I did see another haunted place though – what was once a mental institution, which had been mistakenly bombed by U.S. forces. It stands in ruins close to Fort Frederick, high above St. George’s. From the fort there are sweeping views of the town’s red roofs below, the harbor, and the wide blue horizon. On the other side are the quiet green hills and the outskirts of the town. Just below the fort to one side, we looked down at the mental home, where our guide told us at least thirty people died. It is not something that you will find much information about, normally.

But everyone has stories to tell. There are many stories. That is history, isn’t it.

Related articles:

http://www.huffingtonpost.com/2012/06/08/maurice-bishop-murder-grenada_n_1580944.html Maurice Bishop murder: Grenada seeks remains of slain Marxist Prime Minister: Huffington Post

http://news.bbc.co.uk/onthisday/hi/dates/stories/october/20/newsid_3720000/3720608.stm BBC On This Day

One of the many beautiful views of St. George's from Fort Frederick (My photo)
One of the many beautiful views from Fort Frederick – part of the waterfront of St. George’s. (My photo)

 

 

 

 

 

Another abandoned plane at the old Pearls Airport, near Grenville. (My photo)
An abandoned plane at the old Pearls Airport, near Grenville. (My photo)
The ruined mental home near Fort Frederick. U.S. forces bombed it in 1983. (My photo)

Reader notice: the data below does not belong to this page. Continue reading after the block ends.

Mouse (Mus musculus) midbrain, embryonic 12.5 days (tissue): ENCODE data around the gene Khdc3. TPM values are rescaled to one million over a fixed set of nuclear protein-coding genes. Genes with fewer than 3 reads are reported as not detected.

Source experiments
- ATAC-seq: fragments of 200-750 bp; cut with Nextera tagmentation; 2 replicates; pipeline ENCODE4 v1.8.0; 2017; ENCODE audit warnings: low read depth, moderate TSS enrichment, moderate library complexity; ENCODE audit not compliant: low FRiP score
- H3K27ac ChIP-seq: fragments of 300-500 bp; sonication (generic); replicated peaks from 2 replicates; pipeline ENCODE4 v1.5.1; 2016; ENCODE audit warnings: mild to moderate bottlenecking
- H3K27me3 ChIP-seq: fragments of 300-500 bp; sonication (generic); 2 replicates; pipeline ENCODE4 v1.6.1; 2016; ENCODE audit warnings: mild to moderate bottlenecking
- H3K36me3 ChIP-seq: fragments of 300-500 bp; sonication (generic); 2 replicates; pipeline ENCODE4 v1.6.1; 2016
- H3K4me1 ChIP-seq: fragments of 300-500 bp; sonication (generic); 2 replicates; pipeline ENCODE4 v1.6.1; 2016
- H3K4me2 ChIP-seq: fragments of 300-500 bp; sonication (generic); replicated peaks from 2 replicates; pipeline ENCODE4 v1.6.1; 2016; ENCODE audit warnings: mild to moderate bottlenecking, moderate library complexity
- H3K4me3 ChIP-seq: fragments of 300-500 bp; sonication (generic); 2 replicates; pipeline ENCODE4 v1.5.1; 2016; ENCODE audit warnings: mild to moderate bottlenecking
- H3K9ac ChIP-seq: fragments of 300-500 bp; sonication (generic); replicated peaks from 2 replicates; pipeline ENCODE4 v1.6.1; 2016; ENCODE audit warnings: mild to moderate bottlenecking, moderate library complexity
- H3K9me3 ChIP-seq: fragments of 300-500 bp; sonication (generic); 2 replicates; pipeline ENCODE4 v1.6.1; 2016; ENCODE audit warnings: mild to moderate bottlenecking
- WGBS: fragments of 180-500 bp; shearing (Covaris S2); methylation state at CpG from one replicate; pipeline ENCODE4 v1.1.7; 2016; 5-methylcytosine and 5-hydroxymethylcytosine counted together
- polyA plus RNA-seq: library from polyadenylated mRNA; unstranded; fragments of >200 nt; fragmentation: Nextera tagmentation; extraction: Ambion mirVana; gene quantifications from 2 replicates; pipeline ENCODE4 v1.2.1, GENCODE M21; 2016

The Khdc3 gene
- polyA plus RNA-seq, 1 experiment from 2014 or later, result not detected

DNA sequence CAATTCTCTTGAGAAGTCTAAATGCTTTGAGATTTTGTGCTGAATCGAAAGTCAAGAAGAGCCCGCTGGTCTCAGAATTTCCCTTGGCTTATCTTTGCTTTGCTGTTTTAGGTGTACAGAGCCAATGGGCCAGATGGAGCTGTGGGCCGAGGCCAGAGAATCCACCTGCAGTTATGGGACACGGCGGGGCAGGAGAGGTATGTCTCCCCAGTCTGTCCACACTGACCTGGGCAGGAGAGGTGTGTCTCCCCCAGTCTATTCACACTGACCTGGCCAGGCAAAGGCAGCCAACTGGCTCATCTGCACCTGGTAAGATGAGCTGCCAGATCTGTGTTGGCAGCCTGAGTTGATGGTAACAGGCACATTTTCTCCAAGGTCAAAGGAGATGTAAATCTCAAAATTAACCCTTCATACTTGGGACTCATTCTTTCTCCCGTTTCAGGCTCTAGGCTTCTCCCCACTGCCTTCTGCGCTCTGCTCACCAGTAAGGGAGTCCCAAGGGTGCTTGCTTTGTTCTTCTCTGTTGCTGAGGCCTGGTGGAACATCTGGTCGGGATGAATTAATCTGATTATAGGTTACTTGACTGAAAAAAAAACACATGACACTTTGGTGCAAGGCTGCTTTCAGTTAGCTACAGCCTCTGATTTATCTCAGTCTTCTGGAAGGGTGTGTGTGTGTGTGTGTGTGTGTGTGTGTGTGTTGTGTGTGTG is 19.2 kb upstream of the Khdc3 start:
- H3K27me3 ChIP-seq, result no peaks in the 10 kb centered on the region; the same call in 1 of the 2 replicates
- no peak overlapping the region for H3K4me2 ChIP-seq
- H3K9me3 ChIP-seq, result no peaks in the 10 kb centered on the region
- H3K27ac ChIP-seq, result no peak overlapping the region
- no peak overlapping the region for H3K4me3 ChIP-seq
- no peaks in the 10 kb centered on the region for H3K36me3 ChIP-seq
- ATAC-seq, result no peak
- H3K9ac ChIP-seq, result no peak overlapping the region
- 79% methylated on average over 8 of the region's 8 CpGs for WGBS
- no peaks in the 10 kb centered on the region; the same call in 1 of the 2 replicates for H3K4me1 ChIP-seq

The ruined mental home near Fort Frederick. U.S. forces bombed it in 1983. (My photo)
An abandoned Soviet plane at what was once Pearls Airport. (My photo)
An abandoned Soviet plane at what was once Pearls Airport. (My photo)

8 thoughts on “Thirty Years Ago Today…in Grenada

  1. Thanks for keeping memories and history alive, we still have SO MUCH to learn from what REALLY happened in Grenada, because still today, there’s much that hasnt been told. And we have ‘not told’ so much about what happened in Tivoli 3 years ago. We still need to work on honesty, truth, and trust.
    I went with Sistren Theatre Collective on tour in Grenada in 1981, invited by the Bishop Govt to do popular theatre for community development in many corners of the island. It was insightful, impressive, we caught many ‘peoples consultations’ as they discussed the national budget.

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    1. Yes, Hilary. There are SO many stories, and every one different. We have NOT TOLD almost everything about Tivoli – tip of the iceberg. Which reminds me, what is happening with the Commission of Enquiry? Wow, that must have been a fascinating visit to Grenada. A very intense, brief period in the island’s history. And trust…Trust is the most important thing of all, after such traumatic experiences. Where can we build it from?

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    1. Thirty years sounds like a long time, but actually when I went there it seemed like it was only yesterday. People still wanted to talk about it… All the best Lloyd and thanks for your comments…

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    1. I wonder. It seemed such a complex and turbulent period. Having grown up in England during the Cold War era, I feel that there was nothing “black and white” about that period, as it is sometimes made out to be. All kinds of forces at play. And on a small island like Grenada, it must have been…intense, to say the least.

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    2. Hi, Herman. Currently doing research on Urgent Fury for university & seeking out someone I could possibly conduct a short interview through email with who has a first hand account of Grenada before and after the invasion. If you’re interested, please contact me corcoran_hannah@yahoo.com